In the project of Feminist Chapter “Feminism from A to Z”, Carlotta presents to us the letter J for journalism.
Why is journalism so important to me? Why is journalism so essential to the feminist movement? Here are the questions that I will try to answer in this article. I will show you my vision of this incredible occupation through the figure of the journalist/reporter as an archivist and then as a role model.
Women and activist movements have a common point: they have no history. For the former, they are ignored and totally absent (or invisibilized) from the public sphere because of the patriarchal structure of our society. For the latter, they are hated by the leaders of the current system who try to erase them completely and the others do not realize how important activists are.
“Nous, qui sommes sans passé, les femmes. Nous qui n’avons pas d’histoire” (“Us, who have no past, women. Us who have no history”) are even lyrics from the famous anthem of the French association MLF. Indeed, archives are modelled by the dominants, by the masters. They get to choose what is worth saving, collecting, keeping and women’s, or feminists’, history is not part of it. And, activists are too busy running and fighting to step back and take a picture, to cut and keep in a shoebox newspaper articles or to keep precious administrative documents from their previous associations. Activism is by essence only existing in the present moment.
Only a few of us were born with a passion for old documents and memories, and meticulously kept all the tiny pieces of history that we could gather. This winter, I discovered the incredible and immense work of Michel Chomarat, who has collected, for decades, statuses of associations, photos and videos of protests, sexist and homophobic pamphlets, lesbian magazines and feminist flyers. He created his own archives. He wrote about the history of feminist and LGBTQIA+ struggles. He made us a past.
However, Michel Chomarat is an exception so how could we keep archives of the feminist movements? The answer is: journalists are already on it! Last December, the French feminist podcast “La Poudre” (the powder) was celebrating its 6 years anniversary. The feminist journalist, Lauren Bastide, recorded and shared 129 episodes online since its creation in December 2017. She did not only create a very interesting and entertaining podcast, like Michel Chomarat, she gathered stories, and interviews of female artists, politicians, activists, and writers and she made an archive of contemporary feminist movements, fights, claims and progresses out of it. In a decade or two, we will be able to go back to these episodes and will have a clear knowledge of the rights that women had during our time, of what they did not have access to or of the main difficulties encountered by feminists. Thanks to journalists like Lauren Bastide, in thirty years, nobody will be able to sing that women have no past.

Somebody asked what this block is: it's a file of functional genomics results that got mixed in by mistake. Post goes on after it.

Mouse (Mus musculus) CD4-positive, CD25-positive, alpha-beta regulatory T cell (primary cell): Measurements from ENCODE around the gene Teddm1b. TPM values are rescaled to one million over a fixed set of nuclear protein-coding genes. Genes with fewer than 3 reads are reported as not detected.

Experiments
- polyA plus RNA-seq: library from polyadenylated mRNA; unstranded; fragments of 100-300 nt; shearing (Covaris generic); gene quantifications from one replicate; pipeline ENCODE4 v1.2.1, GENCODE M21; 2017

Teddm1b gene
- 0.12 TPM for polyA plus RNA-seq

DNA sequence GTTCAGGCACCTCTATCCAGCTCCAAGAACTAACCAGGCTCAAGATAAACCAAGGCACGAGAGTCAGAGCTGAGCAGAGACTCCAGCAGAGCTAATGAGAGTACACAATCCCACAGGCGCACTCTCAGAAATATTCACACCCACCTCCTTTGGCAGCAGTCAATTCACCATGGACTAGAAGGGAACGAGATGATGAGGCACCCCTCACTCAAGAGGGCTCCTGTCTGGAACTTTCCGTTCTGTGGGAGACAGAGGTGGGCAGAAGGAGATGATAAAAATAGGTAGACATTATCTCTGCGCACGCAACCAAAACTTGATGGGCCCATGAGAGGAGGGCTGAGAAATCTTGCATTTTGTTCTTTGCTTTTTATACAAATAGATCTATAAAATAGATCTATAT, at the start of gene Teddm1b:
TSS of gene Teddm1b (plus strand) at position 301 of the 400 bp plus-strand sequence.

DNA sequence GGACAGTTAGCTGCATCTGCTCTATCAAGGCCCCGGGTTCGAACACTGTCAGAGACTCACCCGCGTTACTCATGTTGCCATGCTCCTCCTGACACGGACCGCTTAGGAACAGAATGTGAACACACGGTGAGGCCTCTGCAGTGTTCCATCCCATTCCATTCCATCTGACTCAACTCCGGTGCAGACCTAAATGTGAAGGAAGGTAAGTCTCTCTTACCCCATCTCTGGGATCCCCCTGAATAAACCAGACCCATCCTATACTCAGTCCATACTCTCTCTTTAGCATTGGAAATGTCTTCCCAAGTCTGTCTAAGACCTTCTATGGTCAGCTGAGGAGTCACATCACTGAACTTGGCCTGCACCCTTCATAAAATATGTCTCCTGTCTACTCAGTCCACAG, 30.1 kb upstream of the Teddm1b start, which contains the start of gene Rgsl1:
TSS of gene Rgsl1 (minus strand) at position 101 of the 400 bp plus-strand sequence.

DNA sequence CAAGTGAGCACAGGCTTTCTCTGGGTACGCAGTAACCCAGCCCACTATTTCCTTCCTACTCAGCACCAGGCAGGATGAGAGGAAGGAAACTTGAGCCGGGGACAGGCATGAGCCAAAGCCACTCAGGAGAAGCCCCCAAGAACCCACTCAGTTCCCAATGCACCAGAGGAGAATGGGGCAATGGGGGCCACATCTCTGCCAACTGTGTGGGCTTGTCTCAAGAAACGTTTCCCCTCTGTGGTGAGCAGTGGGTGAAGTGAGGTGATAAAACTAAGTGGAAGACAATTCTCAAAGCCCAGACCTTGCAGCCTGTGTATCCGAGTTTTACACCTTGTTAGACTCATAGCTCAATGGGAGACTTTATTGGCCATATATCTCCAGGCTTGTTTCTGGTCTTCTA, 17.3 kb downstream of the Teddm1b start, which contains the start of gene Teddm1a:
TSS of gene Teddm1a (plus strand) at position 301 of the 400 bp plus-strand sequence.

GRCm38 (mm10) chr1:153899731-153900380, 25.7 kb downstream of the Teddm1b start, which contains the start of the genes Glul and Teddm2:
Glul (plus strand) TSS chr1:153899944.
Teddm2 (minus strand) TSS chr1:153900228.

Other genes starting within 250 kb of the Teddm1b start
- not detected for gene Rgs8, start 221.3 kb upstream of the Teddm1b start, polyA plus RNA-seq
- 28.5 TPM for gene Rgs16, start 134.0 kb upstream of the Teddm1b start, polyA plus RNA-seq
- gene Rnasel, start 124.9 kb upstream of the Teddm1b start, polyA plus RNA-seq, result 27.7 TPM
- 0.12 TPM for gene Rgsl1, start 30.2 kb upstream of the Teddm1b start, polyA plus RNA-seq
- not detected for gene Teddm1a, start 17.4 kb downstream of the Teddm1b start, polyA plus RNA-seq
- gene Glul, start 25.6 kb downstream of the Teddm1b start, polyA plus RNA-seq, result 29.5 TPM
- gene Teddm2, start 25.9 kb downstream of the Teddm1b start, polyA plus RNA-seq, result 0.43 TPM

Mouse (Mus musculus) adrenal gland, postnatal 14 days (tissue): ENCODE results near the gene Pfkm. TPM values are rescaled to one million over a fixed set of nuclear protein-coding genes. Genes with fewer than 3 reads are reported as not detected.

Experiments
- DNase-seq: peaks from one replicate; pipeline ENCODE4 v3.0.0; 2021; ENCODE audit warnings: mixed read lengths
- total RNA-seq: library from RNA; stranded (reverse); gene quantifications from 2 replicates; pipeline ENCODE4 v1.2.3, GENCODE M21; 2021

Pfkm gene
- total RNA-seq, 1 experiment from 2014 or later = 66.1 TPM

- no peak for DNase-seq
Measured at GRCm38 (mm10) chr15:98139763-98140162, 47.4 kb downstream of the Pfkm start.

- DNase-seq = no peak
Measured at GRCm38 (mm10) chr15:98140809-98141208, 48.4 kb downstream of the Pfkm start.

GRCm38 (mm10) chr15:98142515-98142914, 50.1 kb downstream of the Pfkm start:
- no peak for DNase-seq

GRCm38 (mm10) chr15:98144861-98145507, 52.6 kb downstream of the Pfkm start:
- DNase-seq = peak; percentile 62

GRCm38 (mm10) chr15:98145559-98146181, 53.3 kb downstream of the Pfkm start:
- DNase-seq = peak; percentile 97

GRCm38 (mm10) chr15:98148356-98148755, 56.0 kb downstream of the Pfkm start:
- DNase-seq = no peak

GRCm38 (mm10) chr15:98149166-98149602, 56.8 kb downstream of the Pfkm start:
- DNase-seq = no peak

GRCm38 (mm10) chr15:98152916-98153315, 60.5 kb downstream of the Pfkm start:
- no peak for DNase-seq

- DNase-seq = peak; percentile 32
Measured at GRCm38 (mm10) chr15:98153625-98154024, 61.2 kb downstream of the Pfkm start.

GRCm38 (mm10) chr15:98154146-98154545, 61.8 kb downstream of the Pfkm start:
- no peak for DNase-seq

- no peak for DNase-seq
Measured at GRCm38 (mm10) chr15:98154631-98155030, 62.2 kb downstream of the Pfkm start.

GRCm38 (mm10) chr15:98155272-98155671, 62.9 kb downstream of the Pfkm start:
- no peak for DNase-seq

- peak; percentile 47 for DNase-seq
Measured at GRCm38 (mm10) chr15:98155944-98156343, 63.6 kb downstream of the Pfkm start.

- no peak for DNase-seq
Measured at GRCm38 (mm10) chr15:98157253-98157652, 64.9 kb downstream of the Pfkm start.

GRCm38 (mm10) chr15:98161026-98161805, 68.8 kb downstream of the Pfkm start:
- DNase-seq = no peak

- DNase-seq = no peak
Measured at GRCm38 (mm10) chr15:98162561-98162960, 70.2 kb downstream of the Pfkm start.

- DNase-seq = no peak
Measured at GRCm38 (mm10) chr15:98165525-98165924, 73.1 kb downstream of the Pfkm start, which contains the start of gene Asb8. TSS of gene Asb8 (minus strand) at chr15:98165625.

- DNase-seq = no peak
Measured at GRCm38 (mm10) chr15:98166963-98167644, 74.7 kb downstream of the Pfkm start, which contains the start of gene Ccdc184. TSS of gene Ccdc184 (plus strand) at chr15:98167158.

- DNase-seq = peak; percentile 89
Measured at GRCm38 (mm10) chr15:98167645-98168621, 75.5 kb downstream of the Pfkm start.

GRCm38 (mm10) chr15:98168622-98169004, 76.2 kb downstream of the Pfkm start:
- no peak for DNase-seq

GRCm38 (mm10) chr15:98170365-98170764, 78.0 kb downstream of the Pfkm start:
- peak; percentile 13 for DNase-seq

Moreover, female reporters do not only create archives, they reveal to their audience what was missing in the previous ones. They make both journalism and history improve. Still, very recently, French journalist Laurène Daycard published a book entitled Nos absentes (“Our missing ones”) and shed light on the stories of many women who were killed by their partner or ex-partner. In this essay, she shares many testimonies and analyses of this phenomenon, which is one of the terrible consequences of patriarchy. She gives a past to women who have disappeared without leaving any trace in our common history. Their beloved ones were not the only ones to miss them, our whole social group, us women without past nor history, too.
In the prologue of her memoir, In the dream house, the American writer Carmen Maria Machado wrote: “The abused woman has certainly been around as long as human beings have been capable of psychological manipulation and interpersonal violence, but as a generally understood concept it – and she – did not exist until about fifty years ago”. Those who do not have archives or books (or podcasts!) about them do not exist outside of their families, circles of friends or communities. Journalists, in the past few years, have worked very hard to make survivors (or non-survivors) of sexual and gender-based violence exist in the public sphere and in people’s minds.
On a more personal note, I also consider journalists as role models. When I was 8, I decided that I wanted to become a journalist and I learned many values that I still cherish thanks to them. For instance, I discovered what audacity, compassion and courage meant by reading books on the pioneer, Nellie Bly. She died at the age of 57 but managed to talk with a famous drug dealer dressed like a man, travel around the world and become the first female international reporter. She also wanted to share untold stories and to put light on marginalized and ignored populations. For example, in 1887, she got herself locked in an asylum to show the awful living conditions in these establishments.
Finally, feminist journalists are not only a source of inspiration through their own achievements, they are also, as we already saw at the beginning of this article, storytellers who share incredible testimonies of wonderful and inspiring women. They show us the diversity of what being a woman encompasses. Maybe your role model will be a farmer who only grows organic vegetables, it will perhaps be a surgeon, or a historian, or an old woman volunteering in a homeless shelter. However, you will probably hear (or read) her story thanks to a journalist.
My love letter for journalists, and more particularly feminist ones, ends here. Journalists are archivists, inspiring role models, soul keepers and spotlights who push stories out of the shadows and skeletons out of the closets.
By Carlotta Facchini